• Someone commented, brilliantly, that plastic is the cover and distraction from dealing with society’s real issue of over-consumption – what can we do about this, and the bad bits of capitalism? (is it all bad?)
  • Is food labelling meaningless? What welfare standards can we trust – not Red Tractor, for sure.
  • Should we give up takeaways?
  • Should I keep some chickens, or get a goat?

Other stuff to follow-up: home-made gift tags and cards (and toddler craft scissors…), chasing Center Parcs about their eco-sins, more research on eco laundry and dishwasher tablet solutions, the mighty Sir David Attenborough’s speech as Glastonbury which I still haven’t watched, and maybe buying a yoghurt-maker.

I also need to do some really boring research on how to use WordPress more effectively – if anyone has any knowledge to share about plugins, layout hacks etc., I would be grateful.

Also after recommendations for: vegan restaurants in South-East or Central London and brands of bamboo toothbrushes and shampoo/conditioner bars.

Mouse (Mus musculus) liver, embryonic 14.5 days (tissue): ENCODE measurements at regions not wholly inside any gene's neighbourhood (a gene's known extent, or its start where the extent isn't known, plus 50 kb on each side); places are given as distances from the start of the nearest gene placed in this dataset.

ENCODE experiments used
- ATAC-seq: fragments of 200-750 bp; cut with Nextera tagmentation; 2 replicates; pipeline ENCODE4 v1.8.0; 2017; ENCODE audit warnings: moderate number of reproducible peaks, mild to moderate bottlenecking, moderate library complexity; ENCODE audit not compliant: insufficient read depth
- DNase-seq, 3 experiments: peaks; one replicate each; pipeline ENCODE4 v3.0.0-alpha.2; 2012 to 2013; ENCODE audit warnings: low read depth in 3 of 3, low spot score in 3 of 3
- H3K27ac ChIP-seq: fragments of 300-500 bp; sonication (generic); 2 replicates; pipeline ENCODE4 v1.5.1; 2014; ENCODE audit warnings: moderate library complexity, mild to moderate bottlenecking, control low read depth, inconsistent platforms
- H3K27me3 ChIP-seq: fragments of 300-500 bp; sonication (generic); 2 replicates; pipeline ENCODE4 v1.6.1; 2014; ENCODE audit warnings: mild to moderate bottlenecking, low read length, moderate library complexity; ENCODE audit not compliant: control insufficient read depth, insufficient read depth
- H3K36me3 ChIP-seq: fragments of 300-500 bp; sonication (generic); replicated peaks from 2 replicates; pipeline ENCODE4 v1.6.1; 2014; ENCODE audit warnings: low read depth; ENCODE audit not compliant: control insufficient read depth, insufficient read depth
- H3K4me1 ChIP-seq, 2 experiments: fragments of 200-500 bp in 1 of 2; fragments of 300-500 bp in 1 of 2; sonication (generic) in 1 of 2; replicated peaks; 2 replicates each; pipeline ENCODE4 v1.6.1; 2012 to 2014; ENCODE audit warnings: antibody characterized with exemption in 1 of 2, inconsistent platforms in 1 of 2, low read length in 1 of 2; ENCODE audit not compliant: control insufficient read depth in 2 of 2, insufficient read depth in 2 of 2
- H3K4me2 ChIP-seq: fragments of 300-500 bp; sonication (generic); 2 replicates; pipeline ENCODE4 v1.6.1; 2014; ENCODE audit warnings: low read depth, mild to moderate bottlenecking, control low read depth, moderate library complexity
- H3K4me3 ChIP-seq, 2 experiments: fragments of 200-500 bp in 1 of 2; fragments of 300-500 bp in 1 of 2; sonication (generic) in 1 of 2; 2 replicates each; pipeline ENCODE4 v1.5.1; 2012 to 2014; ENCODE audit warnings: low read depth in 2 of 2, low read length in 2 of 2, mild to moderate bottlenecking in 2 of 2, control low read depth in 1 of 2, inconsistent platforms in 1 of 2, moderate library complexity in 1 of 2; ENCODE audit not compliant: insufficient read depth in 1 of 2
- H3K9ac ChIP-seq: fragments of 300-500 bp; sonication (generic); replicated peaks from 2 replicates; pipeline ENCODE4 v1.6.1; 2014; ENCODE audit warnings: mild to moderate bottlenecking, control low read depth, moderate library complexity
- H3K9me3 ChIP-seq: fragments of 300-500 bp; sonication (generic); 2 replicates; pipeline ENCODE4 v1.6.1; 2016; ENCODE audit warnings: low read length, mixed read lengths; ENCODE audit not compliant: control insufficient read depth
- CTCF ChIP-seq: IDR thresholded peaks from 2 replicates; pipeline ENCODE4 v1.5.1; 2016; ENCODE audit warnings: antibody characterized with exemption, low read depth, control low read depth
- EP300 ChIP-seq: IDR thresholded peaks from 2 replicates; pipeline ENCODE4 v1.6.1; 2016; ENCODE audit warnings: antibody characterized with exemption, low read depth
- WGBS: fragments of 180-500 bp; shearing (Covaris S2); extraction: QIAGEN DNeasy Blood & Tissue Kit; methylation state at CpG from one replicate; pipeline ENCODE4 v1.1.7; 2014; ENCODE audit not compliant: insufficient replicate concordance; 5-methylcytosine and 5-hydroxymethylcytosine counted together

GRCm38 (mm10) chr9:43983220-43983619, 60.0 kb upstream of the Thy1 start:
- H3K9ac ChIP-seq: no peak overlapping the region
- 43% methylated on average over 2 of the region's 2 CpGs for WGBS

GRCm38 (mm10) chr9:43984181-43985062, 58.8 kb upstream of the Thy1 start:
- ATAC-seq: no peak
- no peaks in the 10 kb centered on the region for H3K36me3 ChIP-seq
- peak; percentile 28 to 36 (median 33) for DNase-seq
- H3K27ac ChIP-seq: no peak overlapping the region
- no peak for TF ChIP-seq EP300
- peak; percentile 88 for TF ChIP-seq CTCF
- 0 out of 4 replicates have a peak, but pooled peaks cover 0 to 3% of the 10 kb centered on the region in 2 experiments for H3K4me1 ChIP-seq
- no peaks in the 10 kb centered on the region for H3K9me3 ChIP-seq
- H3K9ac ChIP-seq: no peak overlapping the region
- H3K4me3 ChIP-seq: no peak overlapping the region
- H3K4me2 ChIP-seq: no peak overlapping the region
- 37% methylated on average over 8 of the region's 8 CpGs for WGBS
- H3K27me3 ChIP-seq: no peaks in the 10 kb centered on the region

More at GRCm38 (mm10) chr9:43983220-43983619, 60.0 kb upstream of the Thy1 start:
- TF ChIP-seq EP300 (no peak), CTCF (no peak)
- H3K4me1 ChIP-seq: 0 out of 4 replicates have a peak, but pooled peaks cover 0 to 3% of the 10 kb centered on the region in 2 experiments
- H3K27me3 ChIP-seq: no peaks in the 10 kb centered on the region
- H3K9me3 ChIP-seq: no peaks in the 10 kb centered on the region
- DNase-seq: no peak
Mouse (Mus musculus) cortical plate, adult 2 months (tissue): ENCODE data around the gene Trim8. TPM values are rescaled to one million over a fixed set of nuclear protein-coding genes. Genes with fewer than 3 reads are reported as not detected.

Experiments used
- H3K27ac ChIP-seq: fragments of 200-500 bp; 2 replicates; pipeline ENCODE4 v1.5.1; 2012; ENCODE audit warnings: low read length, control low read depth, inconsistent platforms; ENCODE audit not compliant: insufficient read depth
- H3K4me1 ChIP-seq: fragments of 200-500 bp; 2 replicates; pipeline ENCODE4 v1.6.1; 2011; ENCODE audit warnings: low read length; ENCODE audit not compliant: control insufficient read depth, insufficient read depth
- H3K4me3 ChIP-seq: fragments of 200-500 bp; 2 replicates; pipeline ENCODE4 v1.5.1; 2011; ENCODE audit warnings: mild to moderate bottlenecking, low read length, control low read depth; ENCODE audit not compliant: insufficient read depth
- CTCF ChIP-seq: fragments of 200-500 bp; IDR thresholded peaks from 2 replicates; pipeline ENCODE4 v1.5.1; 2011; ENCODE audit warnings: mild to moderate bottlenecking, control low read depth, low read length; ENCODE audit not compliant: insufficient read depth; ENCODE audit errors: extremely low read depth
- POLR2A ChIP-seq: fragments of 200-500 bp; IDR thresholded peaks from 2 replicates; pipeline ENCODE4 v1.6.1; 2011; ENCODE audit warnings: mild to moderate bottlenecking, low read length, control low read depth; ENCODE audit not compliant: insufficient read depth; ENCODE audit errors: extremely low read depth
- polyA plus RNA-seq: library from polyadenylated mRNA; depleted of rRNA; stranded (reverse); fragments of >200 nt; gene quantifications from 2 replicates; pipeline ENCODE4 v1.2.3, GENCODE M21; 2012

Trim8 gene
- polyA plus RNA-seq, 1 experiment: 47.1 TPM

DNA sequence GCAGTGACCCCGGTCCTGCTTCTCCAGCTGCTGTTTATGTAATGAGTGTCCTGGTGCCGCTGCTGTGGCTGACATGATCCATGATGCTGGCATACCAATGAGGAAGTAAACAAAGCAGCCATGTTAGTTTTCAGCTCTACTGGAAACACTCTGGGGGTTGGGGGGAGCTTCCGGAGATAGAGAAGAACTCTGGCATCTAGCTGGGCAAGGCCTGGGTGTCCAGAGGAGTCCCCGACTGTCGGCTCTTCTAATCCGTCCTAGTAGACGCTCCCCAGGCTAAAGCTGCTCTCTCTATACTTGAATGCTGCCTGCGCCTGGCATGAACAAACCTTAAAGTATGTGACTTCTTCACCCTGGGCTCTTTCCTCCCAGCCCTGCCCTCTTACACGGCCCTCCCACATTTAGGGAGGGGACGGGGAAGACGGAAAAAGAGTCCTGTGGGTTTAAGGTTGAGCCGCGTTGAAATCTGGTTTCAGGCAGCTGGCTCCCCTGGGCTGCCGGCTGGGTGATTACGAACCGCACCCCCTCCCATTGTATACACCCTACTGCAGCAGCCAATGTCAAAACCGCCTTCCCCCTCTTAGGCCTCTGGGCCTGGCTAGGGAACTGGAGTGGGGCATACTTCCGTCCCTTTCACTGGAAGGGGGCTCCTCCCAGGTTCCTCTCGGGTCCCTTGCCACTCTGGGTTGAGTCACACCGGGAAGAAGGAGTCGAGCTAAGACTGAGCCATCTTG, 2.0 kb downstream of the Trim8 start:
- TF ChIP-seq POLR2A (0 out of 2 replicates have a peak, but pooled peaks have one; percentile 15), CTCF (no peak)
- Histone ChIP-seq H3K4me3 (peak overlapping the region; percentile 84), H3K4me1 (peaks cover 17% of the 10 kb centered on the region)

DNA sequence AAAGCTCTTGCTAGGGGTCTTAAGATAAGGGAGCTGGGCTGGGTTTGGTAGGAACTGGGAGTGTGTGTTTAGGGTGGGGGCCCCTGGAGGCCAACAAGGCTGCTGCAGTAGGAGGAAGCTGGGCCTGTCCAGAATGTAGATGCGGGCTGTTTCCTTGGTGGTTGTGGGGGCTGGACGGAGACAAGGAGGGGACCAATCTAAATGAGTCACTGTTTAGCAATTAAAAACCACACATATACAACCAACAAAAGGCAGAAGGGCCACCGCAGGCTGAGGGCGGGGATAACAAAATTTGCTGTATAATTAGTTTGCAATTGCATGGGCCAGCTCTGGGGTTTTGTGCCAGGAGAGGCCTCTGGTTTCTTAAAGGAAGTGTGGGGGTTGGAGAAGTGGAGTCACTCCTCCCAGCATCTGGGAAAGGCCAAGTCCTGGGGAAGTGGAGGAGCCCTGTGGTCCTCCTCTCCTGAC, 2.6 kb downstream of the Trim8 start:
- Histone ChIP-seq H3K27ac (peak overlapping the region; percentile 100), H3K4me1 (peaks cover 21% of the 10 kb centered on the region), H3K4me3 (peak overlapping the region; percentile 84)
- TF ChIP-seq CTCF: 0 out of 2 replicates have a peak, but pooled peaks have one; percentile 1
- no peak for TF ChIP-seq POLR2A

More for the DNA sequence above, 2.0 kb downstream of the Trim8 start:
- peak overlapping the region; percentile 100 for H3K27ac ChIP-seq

Should I do a Facebook page? (Nooooooo Intagram or Pinterest.)

If you’re liking what I’m doing, please do share, comment, retweet and all that stuff. I’m enjoying blogging and it’s great to see the audience increasing.

Peace and Love

xx

What went well? Even better if…? #SaturdaySwitch feedback

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“What went well, even better if” is a bloody brilliant feedback tool, in my opinion. We used it in the marvellous Specialist Services Division at the Royal Devon and Exeter Hospital, where I spent the happiest two years of my career to date. It’s really useful to focus on positives already achieved, and identify further opportunities for change and improvement – and helps steer pessimists like me away from catastrophising if things haven’t gone exactly to plan.